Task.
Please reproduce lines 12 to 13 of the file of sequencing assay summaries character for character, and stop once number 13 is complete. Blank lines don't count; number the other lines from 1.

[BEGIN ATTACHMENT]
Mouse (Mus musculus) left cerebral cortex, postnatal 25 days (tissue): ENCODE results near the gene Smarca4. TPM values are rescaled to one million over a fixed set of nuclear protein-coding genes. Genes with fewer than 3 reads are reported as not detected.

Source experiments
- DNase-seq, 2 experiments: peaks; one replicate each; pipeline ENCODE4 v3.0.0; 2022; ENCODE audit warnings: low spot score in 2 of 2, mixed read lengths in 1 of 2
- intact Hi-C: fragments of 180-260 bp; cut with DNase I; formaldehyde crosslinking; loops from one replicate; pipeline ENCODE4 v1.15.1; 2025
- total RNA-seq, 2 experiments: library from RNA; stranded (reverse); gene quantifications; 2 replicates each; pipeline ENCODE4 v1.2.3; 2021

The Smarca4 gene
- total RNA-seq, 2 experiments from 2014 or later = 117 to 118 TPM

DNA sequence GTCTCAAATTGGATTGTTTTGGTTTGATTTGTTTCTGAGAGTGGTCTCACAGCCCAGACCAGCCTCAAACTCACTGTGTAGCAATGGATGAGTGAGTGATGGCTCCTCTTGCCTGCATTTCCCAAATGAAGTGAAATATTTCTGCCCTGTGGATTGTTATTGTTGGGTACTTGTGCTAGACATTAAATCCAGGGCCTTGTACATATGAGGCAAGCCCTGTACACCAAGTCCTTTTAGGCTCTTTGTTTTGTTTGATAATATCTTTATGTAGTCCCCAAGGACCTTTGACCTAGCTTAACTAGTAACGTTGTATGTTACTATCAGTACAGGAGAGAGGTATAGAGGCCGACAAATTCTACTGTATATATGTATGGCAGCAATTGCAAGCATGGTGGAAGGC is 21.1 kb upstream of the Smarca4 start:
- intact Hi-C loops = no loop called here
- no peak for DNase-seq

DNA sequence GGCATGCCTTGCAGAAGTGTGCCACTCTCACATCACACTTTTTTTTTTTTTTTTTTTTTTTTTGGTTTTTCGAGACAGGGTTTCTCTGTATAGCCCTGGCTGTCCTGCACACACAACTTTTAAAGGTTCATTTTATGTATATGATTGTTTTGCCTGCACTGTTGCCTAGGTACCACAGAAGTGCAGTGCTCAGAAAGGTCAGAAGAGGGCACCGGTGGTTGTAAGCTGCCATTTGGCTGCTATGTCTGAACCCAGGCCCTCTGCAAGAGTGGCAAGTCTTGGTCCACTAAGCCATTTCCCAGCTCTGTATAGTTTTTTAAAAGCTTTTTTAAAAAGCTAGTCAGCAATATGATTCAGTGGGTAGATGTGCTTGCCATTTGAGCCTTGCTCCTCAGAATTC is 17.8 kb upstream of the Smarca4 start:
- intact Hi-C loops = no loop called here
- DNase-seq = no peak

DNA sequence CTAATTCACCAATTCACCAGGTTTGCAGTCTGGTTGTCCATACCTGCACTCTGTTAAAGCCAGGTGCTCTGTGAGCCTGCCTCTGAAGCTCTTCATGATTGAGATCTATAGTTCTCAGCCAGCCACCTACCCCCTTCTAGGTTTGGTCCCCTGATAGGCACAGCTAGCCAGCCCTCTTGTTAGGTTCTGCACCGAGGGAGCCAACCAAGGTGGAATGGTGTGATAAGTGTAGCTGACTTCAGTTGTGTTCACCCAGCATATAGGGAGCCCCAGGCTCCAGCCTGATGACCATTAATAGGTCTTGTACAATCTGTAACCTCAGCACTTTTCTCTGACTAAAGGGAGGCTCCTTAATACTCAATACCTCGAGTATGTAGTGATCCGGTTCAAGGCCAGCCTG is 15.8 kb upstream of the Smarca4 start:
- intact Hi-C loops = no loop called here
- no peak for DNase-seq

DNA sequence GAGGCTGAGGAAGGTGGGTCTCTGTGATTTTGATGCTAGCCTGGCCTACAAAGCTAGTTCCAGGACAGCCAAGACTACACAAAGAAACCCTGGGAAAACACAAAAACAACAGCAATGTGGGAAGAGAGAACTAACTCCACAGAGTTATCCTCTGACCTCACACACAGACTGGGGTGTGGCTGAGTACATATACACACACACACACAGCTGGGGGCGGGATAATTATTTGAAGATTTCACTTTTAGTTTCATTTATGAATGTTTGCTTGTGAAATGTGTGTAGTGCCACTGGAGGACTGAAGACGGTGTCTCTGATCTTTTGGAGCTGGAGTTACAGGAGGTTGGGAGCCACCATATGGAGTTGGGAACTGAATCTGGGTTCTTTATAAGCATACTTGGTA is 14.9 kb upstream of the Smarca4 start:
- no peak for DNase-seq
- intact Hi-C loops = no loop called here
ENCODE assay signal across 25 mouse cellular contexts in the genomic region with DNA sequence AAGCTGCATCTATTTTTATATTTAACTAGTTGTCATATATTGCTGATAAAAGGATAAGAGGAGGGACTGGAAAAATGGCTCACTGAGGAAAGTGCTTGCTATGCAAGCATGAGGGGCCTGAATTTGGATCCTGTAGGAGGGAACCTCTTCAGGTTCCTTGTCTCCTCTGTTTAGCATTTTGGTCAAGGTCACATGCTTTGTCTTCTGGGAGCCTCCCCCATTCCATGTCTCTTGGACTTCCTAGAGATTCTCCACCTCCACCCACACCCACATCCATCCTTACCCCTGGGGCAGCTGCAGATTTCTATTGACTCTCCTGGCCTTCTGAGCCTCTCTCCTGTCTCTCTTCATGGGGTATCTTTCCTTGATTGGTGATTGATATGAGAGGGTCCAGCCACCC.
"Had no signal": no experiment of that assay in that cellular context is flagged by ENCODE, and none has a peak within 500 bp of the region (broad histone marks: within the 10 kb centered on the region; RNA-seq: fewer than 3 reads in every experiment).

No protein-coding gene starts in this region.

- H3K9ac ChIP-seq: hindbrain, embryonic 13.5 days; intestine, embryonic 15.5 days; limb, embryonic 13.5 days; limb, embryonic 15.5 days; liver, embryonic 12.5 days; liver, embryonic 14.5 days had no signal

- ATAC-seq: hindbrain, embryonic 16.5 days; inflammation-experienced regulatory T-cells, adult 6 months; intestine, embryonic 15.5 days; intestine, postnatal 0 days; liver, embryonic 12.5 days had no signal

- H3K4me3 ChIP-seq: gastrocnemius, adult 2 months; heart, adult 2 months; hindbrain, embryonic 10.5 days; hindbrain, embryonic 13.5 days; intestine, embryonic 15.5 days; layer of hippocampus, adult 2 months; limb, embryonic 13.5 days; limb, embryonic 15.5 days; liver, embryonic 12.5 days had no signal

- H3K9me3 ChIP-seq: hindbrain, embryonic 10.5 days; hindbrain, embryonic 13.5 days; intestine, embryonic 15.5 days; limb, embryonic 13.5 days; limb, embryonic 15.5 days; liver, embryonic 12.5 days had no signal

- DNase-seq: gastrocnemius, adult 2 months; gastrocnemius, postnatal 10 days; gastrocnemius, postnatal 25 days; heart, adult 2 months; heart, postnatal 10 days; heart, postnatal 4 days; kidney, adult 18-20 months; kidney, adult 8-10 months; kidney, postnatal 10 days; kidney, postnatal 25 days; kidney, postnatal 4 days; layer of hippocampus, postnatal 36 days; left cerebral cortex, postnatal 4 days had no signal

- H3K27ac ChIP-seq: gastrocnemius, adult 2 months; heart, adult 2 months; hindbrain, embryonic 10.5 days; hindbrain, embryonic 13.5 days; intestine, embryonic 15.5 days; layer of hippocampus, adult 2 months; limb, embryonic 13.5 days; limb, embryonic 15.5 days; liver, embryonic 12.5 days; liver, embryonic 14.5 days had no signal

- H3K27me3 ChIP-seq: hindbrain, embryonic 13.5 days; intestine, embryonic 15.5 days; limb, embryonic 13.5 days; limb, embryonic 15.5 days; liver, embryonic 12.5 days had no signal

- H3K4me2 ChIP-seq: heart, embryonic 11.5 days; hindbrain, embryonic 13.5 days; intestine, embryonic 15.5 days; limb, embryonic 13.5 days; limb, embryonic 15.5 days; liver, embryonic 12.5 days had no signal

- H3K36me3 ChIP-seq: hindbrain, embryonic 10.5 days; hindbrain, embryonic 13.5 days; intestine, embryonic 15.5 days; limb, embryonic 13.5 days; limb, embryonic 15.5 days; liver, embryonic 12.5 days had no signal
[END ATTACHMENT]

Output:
- intact Hi-C loops = no loop called here
- DNase-seq = no peak